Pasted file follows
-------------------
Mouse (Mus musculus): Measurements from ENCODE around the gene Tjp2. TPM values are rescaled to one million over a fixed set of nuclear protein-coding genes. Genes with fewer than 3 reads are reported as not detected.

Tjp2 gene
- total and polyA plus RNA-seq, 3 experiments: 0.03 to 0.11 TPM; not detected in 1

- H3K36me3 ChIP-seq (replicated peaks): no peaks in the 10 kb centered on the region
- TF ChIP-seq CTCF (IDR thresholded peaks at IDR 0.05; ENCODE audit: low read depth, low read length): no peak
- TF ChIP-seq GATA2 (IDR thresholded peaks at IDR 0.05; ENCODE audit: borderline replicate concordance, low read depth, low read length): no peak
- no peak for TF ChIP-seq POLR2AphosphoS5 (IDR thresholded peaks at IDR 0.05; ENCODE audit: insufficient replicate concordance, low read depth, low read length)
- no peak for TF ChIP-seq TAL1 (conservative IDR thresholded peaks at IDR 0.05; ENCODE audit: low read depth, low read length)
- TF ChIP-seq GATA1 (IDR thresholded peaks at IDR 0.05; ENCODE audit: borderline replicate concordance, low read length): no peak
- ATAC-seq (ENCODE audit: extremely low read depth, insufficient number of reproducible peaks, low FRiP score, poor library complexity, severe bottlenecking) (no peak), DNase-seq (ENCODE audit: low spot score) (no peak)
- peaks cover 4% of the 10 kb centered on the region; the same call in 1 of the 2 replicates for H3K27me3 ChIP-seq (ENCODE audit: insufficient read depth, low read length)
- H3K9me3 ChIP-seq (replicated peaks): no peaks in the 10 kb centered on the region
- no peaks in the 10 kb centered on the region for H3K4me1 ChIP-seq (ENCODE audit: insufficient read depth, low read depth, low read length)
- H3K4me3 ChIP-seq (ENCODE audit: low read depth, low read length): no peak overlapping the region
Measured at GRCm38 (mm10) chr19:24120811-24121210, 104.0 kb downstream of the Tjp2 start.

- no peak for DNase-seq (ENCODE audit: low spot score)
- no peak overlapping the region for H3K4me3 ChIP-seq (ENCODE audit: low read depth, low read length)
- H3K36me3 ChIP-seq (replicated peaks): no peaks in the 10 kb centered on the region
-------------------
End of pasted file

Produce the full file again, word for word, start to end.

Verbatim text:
Mouse (Mus musculus): Measurements from ENCODE around the gene Tjp2. TPM values are rescaled to one million over a fixed set of nuclear protein-coding genes. Genes with fewer than 3 reads are reported as not detected.

Tjp2 gene
- total and polyA plus RNA-seq, 3 experiments: 0.03 to 0.11 TPM; not detected in 1

- H3K36me3 ChIP-seq (replicated peaks): no peaks in the 10 kb centered on the region
- TF ChIP-seq CTCF (IDR thresholded peaks at IDR 0.05; ENCODE audit: low read depth, low read length): no peak
- TF ChIP-seq GATA2 (IDR thresholded peaks at IDR 0.05; ENCODE audit: borderline replicate concordance, low read depth, low read length): no peak
- no peak for TF ChIP-seq POLR2AphosphoS5 (IDR thresholded peaks at IDR 0.05; ENCODE audit: insufficient replicate concordance, low read depth, low read length)
- no peak for TF ChIP-seq TAL1 (conservative IDR thresholded peaks at IDR 0.05; ENCODE audit: low read depth, low read length)
- TF ChIP-seq GATA1 (IDR thresholded peaks at IDR 0.05; ENCODE audit: borderline replicate concordance, low read length): no peak
- ATAC-seq (ENCODE audit: extremely low read depth, insufficient number of reproducible peaks, low FRiP score, poor library complexity, severe bottlenecking) (no peak), DNase-seq (ENCODE audit: low spot score) (no peak)
- peaks cover 4% of the 10 kb centered on the region; the same call in 1 of the 2 replicates for H3K27me3 ChIP-seq (ENCODE audit: insufficient read depth, low read length)
- H3K9me3 ChIP-seq (replicated peaks): no peaks in the 10 kb centered on the region
- no peaks in the 10 kb centered on the region for H3K4me1 ChIP-seq (ENCODE audit: insufficient read depth, low read depth, low read length)
- H3K4me3 ChIP-seq (ENCODE audit: low read depth, low read length): no peak overlapping the region
Measured at GRCm38 (mm10) chr19:24120811-24121210, 104.0 kb downstream of the Tjp2 start.

- no peak for DNase-seq (ENCODE audit: low spot score)
- no peak overlapping the region for H3K4me3 ChIP-seq (ENCODE audit: low read depth, low read length)
- H3K36me3 ChIP-seq (replicated peaks): no peaks in the 10 kb centered on the region